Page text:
The verses above tell us that it is important to exercise and there are a lot of other places in the bible that tell us we should take care of the body God has given us.  Paul often used metaphors from athletics, as he is here, to teach us about spiritual health.  We should exercise physically and there will be profit in it but what really matters is exercising spiritually and growing in godliness.  This is both profitable in this life but also in the next.  Spiritual health is supremely important and we can exercise towards it.

A steady diet of God’s word and consistent exercising of our prayer muscles will result in spiritual health just as a good balanced diet and exercise routine will benefit our physical health.  This, as Paul says, is a “faithful saying” and something we should accept and incorporate into our lives.

Here’s a faithful Blackmer saying…”abs start in the kitchen” and I often say it making the point to my teenage sons that just because you are physically active doesn’t mean you will look physically fit.  You need to watch what you eat and put into your body too.

Well, I am going to say today, “godliness starts in the Word” and meditating and praying God’s word will result in our being and looking spiritually fit.  That doesn’t profit just a little but is eternally profitable.

 

 

Disciples, Baptism, Teaching

Matthew 28:18-20 And Jesus came and said to them, “All authority in heaven and on earth has been given to me. (19) Go therefore and make disciples of all nations, baptizing them in the name of the Father and of the Son and of the Holy Spirit, (20) teaching them to observe all that I have commanded you. And behold, I am with you always, to the end of the age.”

The passage above is called by many the Great Commission. Jesus sent out His followers to the whole world to preach the good news to all people. For this morning, I wanted to make a few observations about this passage.

A disciple is a student. We are told to make disciples, but I believe that phrase “make disciples” means on our part we are to teach. We cannot “make” anyone learn. But if we are constantly teaching others, there will be those who listen and want to become students of Jesus. Our mission is just like that of Philip with the Ethiopian…preach the good news about Jesus (Acts 8:35).

We don’t teach all things Jesus commanded BEFORE someone is baptized and becomes a Christian. What does a person have to know in order to become a Christian? It’s pretty basic, isn’t it? They have to know Jesus and Him crucified. We don’t have to go into a long series of studies on learning everything about how a Christian is to behave or how the church is to worship. That all comes later. Are we trying to make sure a person has all the religious answers so they can pass the test and be approved to become a Christian? If so, we’ve got it all wrong.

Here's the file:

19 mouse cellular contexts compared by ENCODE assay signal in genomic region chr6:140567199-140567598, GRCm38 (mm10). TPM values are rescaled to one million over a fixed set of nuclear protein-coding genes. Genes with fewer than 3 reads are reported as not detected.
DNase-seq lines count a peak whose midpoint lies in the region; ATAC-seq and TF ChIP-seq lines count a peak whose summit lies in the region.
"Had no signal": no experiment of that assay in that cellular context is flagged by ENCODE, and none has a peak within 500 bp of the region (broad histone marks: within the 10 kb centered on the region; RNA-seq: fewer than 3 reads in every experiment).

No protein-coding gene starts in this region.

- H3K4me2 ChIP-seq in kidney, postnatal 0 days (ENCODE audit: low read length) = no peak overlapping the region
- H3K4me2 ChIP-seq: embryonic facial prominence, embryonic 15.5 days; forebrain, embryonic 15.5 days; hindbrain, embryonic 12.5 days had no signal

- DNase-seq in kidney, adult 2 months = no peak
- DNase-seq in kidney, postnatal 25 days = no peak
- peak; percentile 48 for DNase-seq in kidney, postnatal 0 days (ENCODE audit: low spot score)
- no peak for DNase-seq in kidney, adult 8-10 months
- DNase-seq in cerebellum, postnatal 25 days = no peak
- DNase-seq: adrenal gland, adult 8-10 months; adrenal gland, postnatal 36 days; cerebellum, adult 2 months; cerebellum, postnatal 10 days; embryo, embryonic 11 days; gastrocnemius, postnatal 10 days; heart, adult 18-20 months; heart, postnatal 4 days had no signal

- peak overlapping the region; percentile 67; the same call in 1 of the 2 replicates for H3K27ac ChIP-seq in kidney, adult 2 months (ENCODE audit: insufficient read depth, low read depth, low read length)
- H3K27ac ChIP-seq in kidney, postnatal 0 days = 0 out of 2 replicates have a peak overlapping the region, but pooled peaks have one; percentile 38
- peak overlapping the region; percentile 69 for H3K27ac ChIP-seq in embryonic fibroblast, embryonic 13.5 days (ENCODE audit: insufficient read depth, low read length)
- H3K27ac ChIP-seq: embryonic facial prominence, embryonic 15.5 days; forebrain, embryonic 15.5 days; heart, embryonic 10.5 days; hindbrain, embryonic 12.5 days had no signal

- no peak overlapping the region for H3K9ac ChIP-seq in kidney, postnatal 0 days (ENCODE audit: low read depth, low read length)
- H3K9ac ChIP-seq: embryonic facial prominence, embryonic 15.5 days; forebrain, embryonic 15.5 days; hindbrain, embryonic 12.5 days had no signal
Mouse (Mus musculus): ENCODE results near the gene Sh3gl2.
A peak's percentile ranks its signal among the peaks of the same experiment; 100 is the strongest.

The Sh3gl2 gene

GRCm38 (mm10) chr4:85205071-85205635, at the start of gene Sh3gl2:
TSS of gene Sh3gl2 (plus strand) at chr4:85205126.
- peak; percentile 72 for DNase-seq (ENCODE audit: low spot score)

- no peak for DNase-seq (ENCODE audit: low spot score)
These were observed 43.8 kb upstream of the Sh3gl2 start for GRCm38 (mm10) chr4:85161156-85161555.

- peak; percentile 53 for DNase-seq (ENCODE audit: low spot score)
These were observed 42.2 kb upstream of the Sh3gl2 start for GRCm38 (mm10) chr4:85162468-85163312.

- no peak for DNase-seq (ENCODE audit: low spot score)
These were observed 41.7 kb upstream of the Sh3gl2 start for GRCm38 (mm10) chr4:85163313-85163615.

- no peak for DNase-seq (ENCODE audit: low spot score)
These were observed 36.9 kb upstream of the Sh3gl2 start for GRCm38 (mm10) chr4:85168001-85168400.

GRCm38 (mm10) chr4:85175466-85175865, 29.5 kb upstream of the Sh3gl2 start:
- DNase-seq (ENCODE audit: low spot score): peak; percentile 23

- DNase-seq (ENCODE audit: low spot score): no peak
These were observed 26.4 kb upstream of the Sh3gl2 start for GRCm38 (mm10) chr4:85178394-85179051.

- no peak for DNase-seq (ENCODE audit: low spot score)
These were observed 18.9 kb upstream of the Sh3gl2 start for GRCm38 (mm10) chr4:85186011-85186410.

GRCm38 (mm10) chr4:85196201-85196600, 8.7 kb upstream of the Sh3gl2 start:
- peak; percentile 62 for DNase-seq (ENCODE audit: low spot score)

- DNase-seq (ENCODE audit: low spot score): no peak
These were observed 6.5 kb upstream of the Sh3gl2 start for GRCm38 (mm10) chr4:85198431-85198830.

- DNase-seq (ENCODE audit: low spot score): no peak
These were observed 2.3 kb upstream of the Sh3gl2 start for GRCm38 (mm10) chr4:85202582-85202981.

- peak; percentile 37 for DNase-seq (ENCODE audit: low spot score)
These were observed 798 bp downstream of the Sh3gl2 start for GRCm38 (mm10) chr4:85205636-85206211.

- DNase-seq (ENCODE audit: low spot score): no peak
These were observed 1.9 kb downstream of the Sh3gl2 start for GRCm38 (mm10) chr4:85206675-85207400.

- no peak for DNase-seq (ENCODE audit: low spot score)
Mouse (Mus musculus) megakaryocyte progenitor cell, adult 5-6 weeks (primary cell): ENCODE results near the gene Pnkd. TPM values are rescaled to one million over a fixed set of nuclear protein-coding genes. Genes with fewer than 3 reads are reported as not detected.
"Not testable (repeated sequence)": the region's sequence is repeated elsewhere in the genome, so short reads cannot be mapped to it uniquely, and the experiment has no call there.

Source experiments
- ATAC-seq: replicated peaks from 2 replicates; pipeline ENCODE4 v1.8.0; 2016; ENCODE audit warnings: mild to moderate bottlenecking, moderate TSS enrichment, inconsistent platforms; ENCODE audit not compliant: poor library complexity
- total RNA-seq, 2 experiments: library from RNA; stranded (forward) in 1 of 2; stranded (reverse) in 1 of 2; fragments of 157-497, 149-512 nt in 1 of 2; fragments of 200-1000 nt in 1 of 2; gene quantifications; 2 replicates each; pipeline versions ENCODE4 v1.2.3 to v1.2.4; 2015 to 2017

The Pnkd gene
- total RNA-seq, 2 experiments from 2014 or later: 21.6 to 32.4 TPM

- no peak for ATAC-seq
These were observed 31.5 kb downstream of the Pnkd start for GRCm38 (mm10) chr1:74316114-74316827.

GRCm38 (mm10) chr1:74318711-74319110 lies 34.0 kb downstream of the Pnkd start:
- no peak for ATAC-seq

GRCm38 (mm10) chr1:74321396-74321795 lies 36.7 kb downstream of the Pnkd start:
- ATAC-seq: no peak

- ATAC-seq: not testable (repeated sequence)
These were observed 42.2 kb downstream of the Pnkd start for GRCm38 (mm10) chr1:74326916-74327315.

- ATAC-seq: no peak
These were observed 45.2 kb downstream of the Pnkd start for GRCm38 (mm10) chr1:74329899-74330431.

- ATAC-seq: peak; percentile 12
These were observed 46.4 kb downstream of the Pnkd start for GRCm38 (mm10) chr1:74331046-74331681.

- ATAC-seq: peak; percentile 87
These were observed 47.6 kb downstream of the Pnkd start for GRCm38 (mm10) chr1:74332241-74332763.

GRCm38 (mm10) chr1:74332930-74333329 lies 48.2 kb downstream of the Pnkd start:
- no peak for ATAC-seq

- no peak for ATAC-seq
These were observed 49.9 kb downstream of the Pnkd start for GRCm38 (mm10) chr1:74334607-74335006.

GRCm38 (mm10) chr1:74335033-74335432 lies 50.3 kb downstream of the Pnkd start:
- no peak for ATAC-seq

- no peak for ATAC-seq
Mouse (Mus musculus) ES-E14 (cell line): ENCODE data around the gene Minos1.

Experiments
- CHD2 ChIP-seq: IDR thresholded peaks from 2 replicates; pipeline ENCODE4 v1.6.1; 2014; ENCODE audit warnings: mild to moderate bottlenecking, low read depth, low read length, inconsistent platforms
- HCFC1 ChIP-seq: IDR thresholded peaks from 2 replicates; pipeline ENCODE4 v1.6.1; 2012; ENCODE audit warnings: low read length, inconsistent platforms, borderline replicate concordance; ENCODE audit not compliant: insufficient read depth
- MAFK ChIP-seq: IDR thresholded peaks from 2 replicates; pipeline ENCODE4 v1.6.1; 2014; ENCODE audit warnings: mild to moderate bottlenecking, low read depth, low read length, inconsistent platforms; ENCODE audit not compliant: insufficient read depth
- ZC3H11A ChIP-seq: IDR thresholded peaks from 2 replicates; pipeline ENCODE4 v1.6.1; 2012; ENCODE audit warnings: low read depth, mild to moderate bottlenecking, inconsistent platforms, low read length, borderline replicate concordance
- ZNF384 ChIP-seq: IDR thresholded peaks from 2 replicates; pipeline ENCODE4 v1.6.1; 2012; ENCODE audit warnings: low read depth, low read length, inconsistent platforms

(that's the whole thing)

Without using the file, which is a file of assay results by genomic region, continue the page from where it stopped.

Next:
We keep teaching. The work is not over when someone becomes a Christian. Too many times Christians have dropped the ball on this matter. We work so hard to help someone become a Christian, and once they obey the gospel, we move on to the next person who needs to become a Christian. It’s like the assumption is made that all the other stuff they need to know is going to be learned by osmosis. Would we take a newborn baby, set it in a crib and walk away for months? That would be negligent homicide. Jesus told us that the bulk of teaching happens AFTER the person becomes a Christian. We can’t stop teaching, instructing, encouraging, etc.

Along with that is to understand that a person who comes up from the waters of baptism is not going to understand a lot of things you and I have know for decades and maybe even take for granted. What are God’s guidelines for marriage? How do you live a godly life? What does it mean to love others in relationships? How do you worship God? Why do we need to be part of a local congregation?

Let’s remember to keep teaching. Keep in mind that we don’t have to shove all the word of God into people’s heads before they become Christians. But also, remember that we all need to be taught continuously after we become Christians. There will never be a time when we no longer need to be taught all that Jesus said.

Grow in the Grace